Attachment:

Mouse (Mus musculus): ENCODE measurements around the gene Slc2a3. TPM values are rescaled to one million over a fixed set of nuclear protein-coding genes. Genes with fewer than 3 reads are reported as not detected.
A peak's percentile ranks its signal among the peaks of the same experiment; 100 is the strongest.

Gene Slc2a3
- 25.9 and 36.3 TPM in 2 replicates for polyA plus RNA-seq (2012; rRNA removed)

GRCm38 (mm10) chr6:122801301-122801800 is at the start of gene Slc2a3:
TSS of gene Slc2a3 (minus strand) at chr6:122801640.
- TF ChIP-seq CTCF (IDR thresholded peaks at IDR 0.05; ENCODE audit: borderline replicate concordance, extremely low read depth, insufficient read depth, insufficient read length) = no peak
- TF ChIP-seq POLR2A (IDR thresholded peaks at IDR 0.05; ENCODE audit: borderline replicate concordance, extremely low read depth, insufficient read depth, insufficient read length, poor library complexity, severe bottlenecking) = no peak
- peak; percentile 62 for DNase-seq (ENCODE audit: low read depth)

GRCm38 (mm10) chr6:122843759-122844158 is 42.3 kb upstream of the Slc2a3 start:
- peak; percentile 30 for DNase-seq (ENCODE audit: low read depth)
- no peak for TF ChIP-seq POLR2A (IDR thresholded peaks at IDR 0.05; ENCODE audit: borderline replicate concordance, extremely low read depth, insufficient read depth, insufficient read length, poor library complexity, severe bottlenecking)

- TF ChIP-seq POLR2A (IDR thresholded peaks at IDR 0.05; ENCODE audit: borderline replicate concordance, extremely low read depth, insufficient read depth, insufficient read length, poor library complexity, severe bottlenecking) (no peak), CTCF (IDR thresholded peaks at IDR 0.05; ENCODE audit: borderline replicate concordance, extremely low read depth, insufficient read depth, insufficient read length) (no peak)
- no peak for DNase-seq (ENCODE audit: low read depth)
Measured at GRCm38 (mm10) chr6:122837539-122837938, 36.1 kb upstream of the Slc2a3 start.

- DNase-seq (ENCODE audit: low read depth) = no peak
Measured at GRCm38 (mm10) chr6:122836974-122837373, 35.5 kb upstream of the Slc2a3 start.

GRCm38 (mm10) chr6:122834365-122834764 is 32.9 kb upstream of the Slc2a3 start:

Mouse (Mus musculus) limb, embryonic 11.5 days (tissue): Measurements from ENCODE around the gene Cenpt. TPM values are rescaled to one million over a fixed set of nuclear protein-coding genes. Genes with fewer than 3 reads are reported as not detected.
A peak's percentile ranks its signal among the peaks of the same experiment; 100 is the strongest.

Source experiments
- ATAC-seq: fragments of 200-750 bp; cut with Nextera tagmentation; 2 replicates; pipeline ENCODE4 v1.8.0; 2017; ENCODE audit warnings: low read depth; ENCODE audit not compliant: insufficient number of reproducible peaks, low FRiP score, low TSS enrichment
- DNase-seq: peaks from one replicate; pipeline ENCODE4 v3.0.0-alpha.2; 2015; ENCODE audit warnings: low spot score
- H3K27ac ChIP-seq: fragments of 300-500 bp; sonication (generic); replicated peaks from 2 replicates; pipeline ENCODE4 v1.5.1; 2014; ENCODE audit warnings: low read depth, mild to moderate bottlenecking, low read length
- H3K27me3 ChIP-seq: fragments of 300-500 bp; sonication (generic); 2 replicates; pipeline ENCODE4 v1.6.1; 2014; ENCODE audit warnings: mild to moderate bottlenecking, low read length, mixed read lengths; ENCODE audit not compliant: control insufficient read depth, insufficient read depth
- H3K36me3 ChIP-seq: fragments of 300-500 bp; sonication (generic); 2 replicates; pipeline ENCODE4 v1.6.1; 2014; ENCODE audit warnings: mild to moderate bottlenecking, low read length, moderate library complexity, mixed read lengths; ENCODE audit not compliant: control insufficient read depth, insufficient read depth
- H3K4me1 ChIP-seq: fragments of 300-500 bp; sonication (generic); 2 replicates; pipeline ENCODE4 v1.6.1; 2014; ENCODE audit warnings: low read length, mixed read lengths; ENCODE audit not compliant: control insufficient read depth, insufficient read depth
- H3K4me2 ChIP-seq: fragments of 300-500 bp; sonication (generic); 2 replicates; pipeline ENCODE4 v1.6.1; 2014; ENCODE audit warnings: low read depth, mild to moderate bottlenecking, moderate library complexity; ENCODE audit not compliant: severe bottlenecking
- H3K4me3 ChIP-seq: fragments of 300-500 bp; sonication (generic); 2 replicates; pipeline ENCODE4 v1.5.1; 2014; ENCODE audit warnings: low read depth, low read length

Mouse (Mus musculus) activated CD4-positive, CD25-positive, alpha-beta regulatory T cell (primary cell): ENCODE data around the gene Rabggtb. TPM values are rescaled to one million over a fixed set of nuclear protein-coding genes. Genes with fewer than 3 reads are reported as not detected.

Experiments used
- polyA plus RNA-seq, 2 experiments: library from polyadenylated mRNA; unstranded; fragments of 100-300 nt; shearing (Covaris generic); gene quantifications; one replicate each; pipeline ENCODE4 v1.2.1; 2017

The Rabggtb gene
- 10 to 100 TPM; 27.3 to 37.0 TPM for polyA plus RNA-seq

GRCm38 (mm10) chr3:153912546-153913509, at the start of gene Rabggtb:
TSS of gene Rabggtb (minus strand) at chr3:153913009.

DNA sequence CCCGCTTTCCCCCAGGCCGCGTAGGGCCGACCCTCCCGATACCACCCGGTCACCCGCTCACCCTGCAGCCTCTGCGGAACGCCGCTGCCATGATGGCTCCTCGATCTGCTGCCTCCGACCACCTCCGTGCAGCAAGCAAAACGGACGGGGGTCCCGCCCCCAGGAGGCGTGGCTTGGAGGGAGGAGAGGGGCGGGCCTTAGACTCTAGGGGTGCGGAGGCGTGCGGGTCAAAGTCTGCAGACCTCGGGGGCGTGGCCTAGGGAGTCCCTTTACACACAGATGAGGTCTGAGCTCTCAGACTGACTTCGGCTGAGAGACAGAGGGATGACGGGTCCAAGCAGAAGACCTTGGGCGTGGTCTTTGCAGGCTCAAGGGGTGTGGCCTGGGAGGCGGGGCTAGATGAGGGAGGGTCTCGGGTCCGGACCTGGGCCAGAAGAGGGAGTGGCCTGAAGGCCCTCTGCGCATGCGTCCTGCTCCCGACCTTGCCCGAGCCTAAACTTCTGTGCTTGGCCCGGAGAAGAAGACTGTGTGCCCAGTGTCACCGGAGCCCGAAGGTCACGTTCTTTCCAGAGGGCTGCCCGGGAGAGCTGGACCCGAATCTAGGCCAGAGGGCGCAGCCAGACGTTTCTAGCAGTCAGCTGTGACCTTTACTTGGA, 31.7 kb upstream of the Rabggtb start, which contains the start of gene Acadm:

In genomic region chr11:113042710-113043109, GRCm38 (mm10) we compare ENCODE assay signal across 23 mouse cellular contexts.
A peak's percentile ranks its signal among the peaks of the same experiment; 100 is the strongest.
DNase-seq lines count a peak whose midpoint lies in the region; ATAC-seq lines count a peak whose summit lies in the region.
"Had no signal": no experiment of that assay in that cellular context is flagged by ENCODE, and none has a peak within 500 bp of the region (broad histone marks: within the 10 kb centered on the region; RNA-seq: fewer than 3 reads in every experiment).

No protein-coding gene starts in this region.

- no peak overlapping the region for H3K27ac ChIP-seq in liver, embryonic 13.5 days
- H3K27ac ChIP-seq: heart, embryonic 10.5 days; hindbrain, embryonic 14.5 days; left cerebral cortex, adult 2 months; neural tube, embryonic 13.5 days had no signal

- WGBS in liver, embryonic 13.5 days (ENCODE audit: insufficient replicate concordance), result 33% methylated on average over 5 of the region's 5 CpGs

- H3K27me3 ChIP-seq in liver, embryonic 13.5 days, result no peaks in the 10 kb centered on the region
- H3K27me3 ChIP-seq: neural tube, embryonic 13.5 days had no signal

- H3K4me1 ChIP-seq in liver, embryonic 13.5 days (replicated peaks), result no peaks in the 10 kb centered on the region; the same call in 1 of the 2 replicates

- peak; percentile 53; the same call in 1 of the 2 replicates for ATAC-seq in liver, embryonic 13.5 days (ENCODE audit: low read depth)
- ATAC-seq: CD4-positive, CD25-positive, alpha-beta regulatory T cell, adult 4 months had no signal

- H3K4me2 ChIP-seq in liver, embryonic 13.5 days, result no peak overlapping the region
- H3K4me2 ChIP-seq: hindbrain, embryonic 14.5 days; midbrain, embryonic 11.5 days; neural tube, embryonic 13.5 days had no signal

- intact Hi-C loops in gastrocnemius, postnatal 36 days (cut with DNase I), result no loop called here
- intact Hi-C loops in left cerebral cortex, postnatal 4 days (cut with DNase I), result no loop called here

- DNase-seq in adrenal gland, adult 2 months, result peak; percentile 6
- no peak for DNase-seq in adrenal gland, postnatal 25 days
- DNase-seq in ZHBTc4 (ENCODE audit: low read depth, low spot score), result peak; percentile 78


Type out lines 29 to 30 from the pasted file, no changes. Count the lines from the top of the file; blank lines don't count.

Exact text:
- H3K4me3 ChIP-seq: fragments of 300-500 bp; sonication (generic); 2 replicates; pipeline ENCODE4 v1.5.1; 2014; ENCODE audit warnings: low read depth, low read length

Mouse (Mus musculus) activated CD4-positive, CD25-positive, alpha-beta regulatory T cell (primary cell): ENCODE data around the gene Rabggtb. TPM values are rescaled to one million over a fixed set of nuclear protein-coding genes. Genes with fewer than 3 reads are reported as not detected.